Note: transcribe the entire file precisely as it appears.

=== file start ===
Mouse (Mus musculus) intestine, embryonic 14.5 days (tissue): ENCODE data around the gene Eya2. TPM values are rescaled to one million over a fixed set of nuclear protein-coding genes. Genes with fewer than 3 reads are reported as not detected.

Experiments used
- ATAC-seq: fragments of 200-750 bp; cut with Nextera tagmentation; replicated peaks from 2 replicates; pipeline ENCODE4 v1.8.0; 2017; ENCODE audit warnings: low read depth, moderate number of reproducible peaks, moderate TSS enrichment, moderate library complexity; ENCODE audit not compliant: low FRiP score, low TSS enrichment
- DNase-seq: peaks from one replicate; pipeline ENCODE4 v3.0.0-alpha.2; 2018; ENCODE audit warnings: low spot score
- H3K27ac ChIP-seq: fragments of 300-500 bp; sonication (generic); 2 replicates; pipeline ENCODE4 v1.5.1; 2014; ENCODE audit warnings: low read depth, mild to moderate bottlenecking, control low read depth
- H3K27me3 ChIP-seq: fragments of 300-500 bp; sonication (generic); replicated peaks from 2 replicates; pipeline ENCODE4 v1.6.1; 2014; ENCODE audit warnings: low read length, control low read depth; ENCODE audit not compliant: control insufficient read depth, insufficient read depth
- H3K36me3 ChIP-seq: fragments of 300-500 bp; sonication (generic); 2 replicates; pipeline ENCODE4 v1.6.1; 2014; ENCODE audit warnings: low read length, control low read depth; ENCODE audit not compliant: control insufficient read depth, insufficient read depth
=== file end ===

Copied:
Mouse (Mus musculus) intestine, embryonic 14.5 days (tissue): ENCODE data around the gene Eya2. TPM values are rescaled to one million over a fixed set of nuclear protein-coding genes. Genes with fewer than 3 reads are reported as not detected.

Experiments used
- ATAC-seq: fragments of 200-750 bp; cut with Nextera tagmentation; replicated peaks from 2 replicates; pipeline ENCODE4 v1.8.0; 2017; ENCODE audit warnings: low read depth, moderate number of reproducible peaks, moderate TSS enrichment, moderate library complexity; ENCODE audit not compliant: low FRiP score, low TSS enrichment
- DNase-seq: peaks from one replicate; pipeline ENCODE4 v3.0.0-alpha.2; 2018; ENCODE audit warnings: low spot score
- H3K27ac ChIP-seq: fragments of 300-500 bp; sonication (generic); 2 replicates; pipeline ENCODE4 v1.5.1; 2014; ENCODE audit warnings: low read depth, mild to moderate bottlenecking, control low read depth
- H3K27me3 ChIP-seq: fragments of 300-500 bp; sonication (generic); replicated peaks from 2 replicates; pipeline ENCODE4 v1.6.1; 2014; ENCODE audit warnings: low read length, control low read depth; ENCODE audit not compliant: control insufficient read depth, insufficient read depth
- H3K36me3 ChIP-seq: fragments of 300-500 bp; sonication (generic); 2 replicates; pipeline ENCODE4 v1.6.1; 2014; ENCODE audit warnings: low read length, control low read depth; ENCODE audit not compliant: control insufficient read depth, insufficient read depth